This science fiction novel is a finalist for the 2019 Nebula Award. It is apparently Martine’s debut novel, and is listed as #1 in this series, suggesting we’ll see more on the same topic. It was published by Tor on 26 March 2019 and runs 472 pages. This review contains spoilers.

Mahit Dzmare is the new ambassador from Lsel Station to the multi-system Teixcalaani Empire. She has been dispatched in haste, and her imago implant holding the memories of her predecessor is hastily installed and out of date. When she arrives, she finds political unrest related to the Emperor’s impending death and a planned expansion war that will annex Lsel Station. Besides that, the previous ambassador Yskander Aghvan has apparently been assassinated, and Mahit and her liaison Three Seagrass seem to be next on the list. With the help of Three Seagrass and her friend Twelve Azalea, Mahit threads her way through the politics, where it becomes clear Yskander made inappropriate deals with the Emperor Six Direction, plus political heavyweights in the succession fight, Minister Nineteen Adze, opposition leader Thirty Larkspur and General One Lightning. Mahit’s imago fails, apparently because of sabotage from back home, and she receives frightening messages that Lsel Station pilots have encountered alien spacecraft—apparently the leading edge of some other inimical space empire. Is there a way Mahit can sort through the mess, straighten out her imago and save Lsel Station from annexation?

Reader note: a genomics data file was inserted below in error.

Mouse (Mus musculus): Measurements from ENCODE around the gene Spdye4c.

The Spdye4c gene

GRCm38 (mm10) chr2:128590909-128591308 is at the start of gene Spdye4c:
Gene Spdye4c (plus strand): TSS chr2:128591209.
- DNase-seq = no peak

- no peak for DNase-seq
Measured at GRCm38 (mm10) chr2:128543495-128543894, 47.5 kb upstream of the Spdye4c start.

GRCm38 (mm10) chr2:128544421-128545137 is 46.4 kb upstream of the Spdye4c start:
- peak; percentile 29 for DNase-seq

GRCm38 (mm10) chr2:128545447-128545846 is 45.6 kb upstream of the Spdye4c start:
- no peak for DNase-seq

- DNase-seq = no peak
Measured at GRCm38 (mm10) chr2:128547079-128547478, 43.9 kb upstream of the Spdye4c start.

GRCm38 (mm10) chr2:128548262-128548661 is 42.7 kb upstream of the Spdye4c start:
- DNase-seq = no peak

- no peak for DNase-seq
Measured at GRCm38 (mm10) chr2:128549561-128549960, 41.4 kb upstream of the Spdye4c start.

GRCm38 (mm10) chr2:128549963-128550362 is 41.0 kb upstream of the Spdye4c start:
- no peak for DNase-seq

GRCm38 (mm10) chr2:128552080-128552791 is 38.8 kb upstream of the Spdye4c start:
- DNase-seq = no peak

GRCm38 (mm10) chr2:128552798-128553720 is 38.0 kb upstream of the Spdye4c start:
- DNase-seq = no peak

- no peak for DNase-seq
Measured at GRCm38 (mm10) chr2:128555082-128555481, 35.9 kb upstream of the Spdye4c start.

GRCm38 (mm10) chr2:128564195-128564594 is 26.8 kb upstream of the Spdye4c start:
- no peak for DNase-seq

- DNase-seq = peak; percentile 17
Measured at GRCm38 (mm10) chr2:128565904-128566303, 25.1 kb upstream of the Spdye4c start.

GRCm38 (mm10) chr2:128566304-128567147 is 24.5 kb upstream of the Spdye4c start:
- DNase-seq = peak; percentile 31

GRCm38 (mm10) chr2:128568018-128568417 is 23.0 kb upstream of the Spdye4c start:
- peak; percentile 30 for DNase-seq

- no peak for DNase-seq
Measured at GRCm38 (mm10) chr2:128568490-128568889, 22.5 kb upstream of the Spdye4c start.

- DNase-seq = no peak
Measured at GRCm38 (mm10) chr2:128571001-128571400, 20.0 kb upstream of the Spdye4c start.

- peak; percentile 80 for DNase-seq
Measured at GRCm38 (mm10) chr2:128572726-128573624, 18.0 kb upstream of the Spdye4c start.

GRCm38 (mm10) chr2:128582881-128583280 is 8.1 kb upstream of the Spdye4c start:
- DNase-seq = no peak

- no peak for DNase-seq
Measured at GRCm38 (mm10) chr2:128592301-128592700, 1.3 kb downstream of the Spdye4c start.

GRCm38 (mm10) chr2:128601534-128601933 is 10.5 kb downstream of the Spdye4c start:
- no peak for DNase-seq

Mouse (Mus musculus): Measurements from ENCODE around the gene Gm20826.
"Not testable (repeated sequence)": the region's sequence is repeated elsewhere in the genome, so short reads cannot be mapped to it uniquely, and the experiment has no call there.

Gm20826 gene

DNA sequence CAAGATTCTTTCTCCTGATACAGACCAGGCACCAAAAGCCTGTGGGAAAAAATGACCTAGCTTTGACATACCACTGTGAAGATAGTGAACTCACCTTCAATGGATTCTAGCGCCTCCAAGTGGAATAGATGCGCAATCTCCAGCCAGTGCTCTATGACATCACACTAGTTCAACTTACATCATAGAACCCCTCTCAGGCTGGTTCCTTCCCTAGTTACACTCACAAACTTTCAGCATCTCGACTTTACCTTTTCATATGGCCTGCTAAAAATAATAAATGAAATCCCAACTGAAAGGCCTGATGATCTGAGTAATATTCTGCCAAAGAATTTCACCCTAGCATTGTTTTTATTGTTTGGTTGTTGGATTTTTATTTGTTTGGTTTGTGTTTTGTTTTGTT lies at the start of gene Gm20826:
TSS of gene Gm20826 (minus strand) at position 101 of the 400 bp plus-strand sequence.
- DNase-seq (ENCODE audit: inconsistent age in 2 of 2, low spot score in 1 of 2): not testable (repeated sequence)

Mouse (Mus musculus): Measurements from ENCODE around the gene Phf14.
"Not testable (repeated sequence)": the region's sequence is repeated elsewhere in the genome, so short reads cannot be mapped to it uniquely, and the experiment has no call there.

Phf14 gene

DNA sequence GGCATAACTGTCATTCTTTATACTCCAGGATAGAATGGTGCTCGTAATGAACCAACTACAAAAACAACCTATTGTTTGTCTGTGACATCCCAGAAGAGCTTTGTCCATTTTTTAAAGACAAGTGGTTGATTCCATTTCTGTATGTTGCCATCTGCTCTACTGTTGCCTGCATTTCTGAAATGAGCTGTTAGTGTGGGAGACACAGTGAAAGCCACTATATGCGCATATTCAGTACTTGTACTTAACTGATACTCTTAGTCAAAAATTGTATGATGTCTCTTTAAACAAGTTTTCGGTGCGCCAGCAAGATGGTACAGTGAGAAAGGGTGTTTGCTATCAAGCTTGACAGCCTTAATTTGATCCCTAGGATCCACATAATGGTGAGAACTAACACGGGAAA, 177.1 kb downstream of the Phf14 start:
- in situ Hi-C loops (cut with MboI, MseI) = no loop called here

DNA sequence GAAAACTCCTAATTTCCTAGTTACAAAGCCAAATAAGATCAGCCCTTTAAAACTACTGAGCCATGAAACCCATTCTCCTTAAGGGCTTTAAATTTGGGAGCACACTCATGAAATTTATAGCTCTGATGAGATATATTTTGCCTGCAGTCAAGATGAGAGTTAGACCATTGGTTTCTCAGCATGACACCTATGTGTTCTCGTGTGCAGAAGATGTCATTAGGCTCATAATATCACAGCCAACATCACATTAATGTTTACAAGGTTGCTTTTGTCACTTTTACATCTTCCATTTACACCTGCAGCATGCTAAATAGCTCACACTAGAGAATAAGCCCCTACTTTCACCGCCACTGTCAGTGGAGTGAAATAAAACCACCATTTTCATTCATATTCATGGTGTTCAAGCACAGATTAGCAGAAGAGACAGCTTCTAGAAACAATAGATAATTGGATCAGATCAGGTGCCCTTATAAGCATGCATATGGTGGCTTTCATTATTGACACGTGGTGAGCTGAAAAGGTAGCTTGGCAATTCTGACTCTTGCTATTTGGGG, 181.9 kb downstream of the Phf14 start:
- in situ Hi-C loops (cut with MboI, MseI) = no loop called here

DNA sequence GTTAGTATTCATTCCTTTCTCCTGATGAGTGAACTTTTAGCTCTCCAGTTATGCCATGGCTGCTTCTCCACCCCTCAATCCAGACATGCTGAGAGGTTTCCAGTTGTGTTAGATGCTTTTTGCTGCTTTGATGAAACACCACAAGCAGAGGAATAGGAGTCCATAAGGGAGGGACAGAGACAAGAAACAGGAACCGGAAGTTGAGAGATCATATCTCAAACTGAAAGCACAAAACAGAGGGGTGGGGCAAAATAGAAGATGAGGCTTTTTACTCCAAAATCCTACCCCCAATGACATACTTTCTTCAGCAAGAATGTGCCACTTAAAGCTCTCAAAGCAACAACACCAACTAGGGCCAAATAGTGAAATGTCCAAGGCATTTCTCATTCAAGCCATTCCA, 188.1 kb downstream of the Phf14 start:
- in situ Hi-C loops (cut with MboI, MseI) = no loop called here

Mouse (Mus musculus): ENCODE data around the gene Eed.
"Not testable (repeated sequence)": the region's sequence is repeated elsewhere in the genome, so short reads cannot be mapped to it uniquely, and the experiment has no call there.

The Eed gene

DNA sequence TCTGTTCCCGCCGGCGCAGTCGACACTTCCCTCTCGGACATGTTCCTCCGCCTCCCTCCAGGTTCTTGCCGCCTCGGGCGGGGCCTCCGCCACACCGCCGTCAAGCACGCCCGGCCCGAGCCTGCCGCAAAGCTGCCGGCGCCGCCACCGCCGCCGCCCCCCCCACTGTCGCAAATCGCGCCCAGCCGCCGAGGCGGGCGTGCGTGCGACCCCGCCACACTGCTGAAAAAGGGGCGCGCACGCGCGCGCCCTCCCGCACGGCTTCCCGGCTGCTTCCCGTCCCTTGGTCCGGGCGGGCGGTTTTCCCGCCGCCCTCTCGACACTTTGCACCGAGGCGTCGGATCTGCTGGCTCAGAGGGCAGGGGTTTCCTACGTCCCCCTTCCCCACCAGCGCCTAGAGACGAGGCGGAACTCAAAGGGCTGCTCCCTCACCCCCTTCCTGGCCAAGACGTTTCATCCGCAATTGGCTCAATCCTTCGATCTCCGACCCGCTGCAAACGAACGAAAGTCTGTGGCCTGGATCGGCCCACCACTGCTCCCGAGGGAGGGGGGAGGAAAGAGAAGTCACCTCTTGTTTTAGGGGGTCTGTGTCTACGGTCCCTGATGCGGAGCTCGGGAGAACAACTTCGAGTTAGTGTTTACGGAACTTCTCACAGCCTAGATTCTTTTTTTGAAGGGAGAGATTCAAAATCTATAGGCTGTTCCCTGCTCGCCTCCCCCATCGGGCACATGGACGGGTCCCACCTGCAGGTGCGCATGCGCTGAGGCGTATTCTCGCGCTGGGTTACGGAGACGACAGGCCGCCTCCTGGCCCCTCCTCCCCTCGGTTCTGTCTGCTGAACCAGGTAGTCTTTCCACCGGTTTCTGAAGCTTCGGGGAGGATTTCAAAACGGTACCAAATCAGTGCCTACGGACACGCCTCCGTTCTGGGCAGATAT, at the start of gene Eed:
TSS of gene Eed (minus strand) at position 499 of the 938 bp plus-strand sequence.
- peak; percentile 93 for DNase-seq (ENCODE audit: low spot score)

This is an impressive space opera intrigue, strongly plotted, with highly complex world building and attractive, well-developed characters. There’s a solid political structure and workable economics underlying the empire versus the independent mining stations, and notable cultural differences between the practical Lsel Station and the Empire, which seems highly literate and given to layered, nuanced communications framed in poetic verse. There are shocks and speed bumps, of course, but Mahit manages to sort out the issues, and at the end of the book is headed back to Lsel Station, apparently to report to the Council and confront Councilors Darj Tarats and Aknel Amnardbat about the sabotaged imago. This signals where the next book might lead.

On the less positive side, I had an issue with the imago timeline. The implant Mahit is given on the Station is fifteen years out of date, but after it fails, she experiences flashes of memory that seem more recent. I thought maybe the implant had picked up some of the dead Yskander’s memories when Mahit viewed his preserved body, but given later events, this doesn’t seem likely. So, either I’ve misunderstood the timeline or else this is just unexplained. Next, I’m a bit surprised that Mahit has only a single liaison for staff—considering her position and the political unrest, it seems she ought to have a security force, at least. And last, Mahit develops a sexual interest in Three Seagrass, her liaison and junior staff member. In the age of #MeToo, this is romantic, but also definitely transgressive, and the narrative skims over it. Mahit doesn’t even seem to repent for overstepping her bounds.

This will likely seem slow and boring to action-adventure space opera fans, but it’s highly recommended for the poetic at heart.

Five stars.